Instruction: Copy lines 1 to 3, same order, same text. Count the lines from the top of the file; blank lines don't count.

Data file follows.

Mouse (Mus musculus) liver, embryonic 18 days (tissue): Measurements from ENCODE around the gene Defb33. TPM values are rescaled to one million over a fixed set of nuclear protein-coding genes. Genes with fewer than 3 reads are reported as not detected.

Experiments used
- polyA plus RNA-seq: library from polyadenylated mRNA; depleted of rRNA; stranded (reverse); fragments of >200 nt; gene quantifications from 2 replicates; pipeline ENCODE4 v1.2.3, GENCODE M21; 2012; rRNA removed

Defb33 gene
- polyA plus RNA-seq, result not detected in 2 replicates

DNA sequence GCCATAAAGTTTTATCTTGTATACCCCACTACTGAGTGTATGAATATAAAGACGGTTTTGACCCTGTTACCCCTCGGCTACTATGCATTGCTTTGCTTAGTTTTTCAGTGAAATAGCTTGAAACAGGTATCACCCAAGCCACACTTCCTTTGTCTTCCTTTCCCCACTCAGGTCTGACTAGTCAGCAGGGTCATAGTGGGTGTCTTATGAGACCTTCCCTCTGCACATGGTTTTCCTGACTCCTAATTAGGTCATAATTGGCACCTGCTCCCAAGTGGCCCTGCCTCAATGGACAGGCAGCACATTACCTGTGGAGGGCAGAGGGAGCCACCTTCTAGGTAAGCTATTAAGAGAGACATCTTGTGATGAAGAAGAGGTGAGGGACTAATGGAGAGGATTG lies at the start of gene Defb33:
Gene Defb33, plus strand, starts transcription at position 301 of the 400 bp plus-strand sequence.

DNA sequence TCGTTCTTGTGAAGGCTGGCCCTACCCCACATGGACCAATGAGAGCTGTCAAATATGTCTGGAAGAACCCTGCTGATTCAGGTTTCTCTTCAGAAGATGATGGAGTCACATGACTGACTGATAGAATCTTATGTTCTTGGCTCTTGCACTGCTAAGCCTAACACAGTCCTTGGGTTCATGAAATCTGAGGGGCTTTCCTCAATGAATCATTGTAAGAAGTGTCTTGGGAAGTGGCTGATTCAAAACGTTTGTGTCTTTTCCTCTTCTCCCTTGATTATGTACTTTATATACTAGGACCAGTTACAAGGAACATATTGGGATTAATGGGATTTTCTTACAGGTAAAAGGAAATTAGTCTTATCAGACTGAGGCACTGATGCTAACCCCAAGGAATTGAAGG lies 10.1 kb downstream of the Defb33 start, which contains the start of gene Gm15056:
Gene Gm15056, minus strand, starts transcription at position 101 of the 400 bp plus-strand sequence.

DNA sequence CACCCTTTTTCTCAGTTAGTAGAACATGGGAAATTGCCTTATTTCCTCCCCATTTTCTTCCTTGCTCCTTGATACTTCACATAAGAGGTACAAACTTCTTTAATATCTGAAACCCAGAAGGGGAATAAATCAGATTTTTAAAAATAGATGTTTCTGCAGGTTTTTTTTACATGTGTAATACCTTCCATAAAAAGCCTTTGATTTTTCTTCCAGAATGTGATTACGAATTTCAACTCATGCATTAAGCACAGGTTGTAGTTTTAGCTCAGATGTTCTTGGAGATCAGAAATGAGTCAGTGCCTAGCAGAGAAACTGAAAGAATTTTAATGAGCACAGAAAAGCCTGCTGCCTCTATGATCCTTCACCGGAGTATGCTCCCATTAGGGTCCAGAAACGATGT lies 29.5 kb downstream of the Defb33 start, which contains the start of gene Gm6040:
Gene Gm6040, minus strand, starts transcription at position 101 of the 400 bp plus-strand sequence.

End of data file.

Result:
Mouse (Mus musculus) liver, embryonic 18 days (tissue): Measurements from ENCODE around the gene Defb33. TPM values are rescaled to one million over a fixed set of nuclear protein-coding genes. Genes with fewer than 3 reads are reported as not detected.

Experiments used
- polyA plus RNA-seq: library from polyadenylated mRNA; depleted of rRNA; stranded (reverse); fragments of >200 nt; gene quantifications from 2 replicates; pipeline ENCODE4 v1.2.3, GENCODE M21; 2012; rRNA removed